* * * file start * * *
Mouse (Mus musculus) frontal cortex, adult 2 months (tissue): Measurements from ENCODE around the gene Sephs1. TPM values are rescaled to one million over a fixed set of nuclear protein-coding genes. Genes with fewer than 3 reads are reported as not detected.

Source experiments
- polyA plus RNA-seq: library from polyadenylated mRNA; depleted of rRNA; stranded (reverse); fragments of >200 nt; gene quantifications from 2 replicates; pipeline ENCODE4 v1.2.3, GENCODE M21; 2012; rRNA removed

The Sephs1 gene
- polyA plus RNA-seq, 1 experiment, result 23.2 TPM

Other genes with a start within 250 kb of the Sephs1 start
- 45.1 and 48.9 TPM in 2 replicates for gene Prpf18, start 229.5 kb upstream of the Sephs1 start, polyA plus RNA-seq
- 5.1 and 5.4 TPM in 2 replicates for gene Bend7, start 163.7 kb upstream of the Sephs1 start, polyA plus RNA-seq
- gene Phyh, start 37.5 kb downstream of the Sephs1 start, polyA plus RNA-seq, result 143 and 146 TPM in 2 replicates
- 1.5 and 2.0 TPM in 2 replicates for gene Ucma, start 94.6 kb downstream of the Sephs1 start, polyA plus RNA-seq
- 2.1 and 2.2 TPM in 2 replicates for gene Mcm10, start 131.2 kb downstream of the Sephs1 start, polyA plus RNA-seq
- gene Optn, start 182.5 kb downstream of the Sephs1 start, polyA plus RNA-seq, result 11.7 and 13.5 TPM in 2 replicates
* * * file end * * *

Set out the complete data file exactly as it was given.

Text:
Mouse (Mus musculus) frontal cortex, adult 2 months (tissue): Measurements from ENCODE around the gene Sephs1. TPM values are rescaled to one million over a fixed set of nuclear protein-coding genes. Genes with fewer than 3 reads are reported as not detected.

Source experiments
- polyA plus RNA-seq: library from polyadenylated mRNA; depleted of rRNA; stranded (reverse); fragments of >200 nt; gene quantifications from 2 replicates; pipeline ENCODE4 v1.2.3, GENCODE M21; 2012; rRNA removed

The Sephs1 gene
- polyA plus RNA-seq, 1 experiment, result 23.2 TPM

Other genes with a start within 250 kb of the Sephs1 start
- 45.1 and 48.9 TPM in 2 replicates for gene Prpf18, start 229.5 kb upstream of the Sephs1 start, polyA plus RNA-seq
- 5.1 and 5.4 TPM in 2 replicates for gene Bend7, start 163.7 kb upstream of the Sephs1 start, polyA plus RNA-seq
- gene Phyh, start 37.5 kb downstream of the Sephs1 start, polyA plus RNA-seq, result 143 and 146 TPM in 2 replicates
- 1.5 and 2.0 TPM in 2 replicates for gene Ucma, start 94.6 kb downstream of the Sephs1 start, polyA plus RNA-seq
- 2.1 and 2.2 TPM in 2 replicates for gene Mcm10, start 131.2 kb downstream of the Sephs1 start, polyA plus RNA-seq
- gene Optn, start 182.5 kb downstream of the Sephs1 start, polyA plus RNA-seq, result 11.7 and 13.5 TPM in 2 replicates